Though her surname could get her anywhere, Ananya Birla doesn’t wish to fall back on it and instead is building her own legacy. At 22, Ananya is many things; intelligent, passionate, with a sharp entrepreneurial mind, and forging her way into a music career, a dream she nursed while studying at college. Daughter of business tycoon Kumar Mangalam Birla and Neerja Birla, Ananya is determined to rise above the pack, follow her heart and make a difference. VERUS FERREIRA met up with Ananya who shared her life story and dreams.
You have a rather hefty lineage to live up to with your family name. Branching out into music you seem to have done what rules your heart leaving tradition behind.
Following one’s dream has always been part of my family’s lineage, so I would be taking it forward not only with music but with my businesses as well. I hope I can make my parents proud and eventually the entire country proud of me.
What were your teen days like? Did you have the freedom to do what you wanted?
I remember when I was about 13-16 years I had a deadline to come home by 10 pm, which I followed very diligently, I must say. At present too, my parents have given me all the freedom in the world, which I truly respect and try to use in the best way possible. Other than that, my childhood was filled with many different things. My mother made me do many different activities all the time. My days were very packed and therefore, even now I am used to keeping my schedules very tight and busy. As a teenager at Oxford (University) studying Economics, I learned a lot about life, had a lot of fun and met some really good people. I have made many friends from all around the world. Overall, it has been a great journey so far.
Why did you opt for home-schooling over regular school?
There were a couple of reasons, one being that I did not understand the schooling systems at all. I felt like there was a lot of wastage of time during the class, so I dropped out. With home schooling, I was actually completing one whole school day in about less than 4 hours; which normally would take around 7-8 hours at school. Also, I wanted to invest some more time in my entrepreneurial journey which started with Svatantra.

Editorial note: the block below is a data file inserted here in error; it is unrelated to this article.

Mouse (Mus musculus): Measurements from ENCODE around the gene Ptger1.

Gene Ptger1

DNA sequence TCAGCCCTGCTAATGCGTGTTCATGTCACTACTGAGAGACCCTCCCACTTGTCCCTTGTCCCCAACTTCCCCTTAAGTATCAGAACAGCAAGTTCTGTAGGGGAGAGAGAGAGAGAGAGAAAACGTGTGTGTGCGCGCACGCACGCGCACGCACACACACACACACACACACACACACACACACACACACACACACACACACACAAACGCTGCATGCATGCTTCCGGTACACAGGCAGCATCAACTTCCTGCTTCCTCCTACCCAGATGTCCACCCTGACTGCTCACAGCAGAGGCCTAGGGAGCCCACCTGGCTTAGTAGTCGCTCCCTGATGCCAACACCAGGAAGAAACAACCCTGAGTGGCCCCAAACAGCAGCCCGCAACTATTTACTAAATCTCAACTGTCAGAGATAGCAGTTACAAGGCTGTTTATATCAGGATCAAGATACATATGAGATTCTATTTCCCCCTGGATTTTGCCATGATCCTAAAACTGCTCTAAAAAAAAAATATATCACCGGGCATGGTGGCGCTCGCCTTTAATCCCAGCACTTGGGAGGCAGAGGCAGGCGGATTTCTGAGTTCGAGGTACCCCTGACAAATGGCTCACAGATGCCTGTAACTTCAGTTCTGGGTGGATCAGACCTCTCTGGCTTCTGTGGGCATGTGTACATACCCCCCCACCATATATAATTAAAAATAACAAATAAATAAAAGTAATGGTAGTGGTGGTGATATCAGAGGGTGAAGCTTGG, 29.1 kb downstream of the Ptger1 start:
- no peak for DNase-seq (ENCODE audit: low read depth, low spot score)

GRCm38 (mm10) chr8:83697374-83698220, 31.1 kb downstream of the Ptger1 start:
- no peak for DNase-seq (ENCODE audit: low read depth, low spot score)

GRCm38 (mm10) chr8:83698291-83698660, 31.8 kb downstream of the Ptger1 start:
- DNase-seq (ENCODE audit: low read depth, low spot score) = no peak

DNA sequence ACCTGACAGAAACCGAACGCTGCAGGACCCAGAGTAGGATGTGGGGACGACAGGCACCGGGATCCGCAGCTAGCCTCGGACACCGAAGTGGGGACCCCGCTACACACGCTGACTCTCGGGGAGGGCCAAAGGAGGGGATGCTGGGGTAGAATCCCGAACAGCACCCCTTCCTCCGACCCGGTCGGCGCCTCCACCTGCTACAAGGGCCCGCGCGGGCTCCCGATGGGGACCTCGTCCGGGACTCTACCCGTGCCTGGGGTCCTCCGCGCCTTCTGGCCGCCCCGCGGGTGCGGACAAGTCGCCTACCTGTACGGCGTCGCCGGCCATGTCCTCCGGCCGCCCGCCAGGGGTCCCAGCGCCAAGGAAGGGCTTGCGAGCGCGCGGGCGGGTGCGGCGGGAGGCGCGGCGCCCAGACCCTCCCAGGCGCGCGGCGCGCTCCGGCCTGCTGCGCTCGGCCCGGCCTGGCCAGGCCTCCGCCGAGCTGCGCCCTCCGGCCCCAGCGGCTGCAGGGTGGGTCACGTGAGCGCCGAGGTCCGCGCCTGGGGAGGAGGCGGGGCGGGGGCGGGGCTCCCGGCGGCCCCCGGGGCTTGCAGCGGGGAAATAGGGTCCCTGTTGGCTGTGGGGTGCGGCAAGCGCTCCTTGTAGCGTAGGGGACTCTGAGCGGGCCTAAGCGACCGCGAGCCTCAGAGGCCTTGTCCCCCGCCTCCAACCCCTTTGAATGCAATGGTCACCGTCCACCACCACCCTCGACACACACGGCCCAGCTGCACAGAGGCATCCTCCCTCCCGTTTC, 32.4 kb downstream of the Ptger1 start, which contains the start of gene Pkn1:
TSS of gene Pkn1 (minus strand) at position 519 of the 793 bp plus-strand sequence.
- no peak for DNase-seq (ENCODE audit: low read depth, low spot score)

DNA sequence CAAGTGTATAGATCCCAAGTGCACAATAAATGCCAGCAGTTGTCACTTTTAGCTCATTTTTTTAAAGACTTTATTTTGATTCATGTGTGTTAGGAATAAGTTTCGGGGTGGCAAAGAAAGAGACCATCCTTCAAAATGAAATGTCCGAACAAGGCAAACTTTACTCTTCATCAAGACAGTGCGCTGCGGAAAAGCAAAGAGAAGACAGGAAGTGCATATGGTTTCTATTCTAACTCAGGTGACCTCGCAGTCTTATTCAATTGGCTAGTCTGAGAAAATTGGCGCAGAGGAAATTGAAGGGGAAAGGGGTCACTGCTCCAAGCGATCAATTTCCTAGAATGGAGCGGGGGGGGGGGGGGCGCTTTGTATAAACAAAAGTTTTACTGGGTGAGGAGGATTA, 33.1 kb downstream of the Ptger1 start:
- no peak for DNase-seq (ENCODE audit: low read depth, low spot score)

What is Svatantra all about? What was the purpose and the goal you were looking for in this?
The basic purpose was to reach out to as many people as possible. I am a woman entrepreneur and I wanted to address two situations; one of financial inclusion and the other was to support other women entrepreneurs in rural India, which fits in my mission of financial inclusion. My actual goal is for Svatantra to become a universal bank. And currently where we stand, the next step from being a microfinance company is to become a small financial bank.
You also started another venture MPower. Tell us something about it.
MPower is a venture which aims at creating awareness about mental health and alleviating the stigma around it. Basically, it educates everyone about what mental health means, and why it is so important. It emphasizes the importance of taking care of your mind as much as your body. The idea behind it sprang with certain experiences in my life at Oxford. There was a helpline which I was a part of; I saw people suffering, I saw the stigma around it, which got to me. I felt I had to do something for this cause. The best way to start is in your home country. India has the highest rate of suicides in the world, which hit me hard as well.
How did the decision to take up music come about?
I have always been very passionate about music, and I think eventually I reached a stage where I thought, if something makes me so happy I should make a career out of it. Because what’s better than waking up in the morning and actually following your passion like it is your career?
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